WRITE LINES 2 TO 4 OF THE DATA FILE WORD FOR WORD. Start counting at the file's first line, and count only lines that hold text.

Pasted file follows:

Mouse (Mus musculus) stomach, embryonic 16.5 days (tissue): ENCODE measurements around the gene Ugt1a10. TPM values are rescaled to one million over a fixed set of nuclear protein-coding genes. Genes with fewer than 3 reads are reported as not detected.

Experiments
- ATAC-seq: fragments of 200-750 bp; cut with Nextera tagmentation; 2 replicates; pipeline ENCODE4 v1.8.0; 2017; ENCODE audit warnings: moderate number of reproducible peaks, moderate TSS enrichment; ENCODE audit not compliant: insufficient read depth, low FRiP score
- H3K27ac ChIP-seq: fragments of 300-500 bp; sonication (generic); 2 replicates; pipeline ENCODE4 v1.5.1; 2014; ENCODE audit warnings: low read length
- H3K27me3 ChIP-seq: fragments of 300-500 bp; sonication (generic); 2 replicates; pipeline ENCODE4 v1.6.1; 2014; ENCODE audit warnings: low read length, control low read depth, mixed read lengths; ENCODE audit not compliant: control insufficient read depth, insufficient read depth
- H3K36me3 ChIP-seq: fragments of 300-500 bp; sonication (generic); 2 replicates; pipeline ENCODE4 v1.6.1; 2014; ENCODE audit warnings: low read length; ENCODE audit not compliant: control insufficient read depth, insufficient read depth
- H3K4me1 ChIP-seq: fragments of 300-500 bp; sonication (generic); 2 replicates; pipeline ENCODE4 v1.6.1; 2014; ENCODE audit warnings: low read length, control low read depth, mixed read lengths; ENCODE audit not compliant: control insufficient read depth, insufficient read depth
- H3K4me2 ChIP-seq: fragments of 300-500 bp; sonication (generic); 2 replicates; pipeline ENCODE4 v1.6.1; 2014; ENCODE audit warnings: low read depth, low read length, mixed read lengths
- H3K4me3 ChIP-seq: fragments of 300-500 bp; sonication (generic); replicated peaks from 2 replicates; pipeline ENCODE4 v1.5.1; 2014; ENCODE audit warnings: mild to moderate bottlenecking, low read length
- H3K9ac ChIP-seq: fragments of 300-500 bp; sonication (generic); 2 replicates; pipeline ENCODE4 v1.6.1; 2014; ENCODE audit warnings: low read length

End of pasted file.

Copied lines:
Experiments
- ATAC-seq: fragments of 200-750 bp; cut with Nextera tagmentation; 2 replicates; pipeline ENCODE4 v1.8.0; 2017; ENCODE audit warnings: moderate number of reproducible peaks, moderate TSS enrichment; ENCODE audit not compliant: insufficient read depth, low FRiP score
- H3K27ac ChIP-seq: fragments of 300-500 bp; sonication (generic); 2 replicates; pipeline ENCODE4 v1.5.1; 2014; ENCODE audit warnings: low read length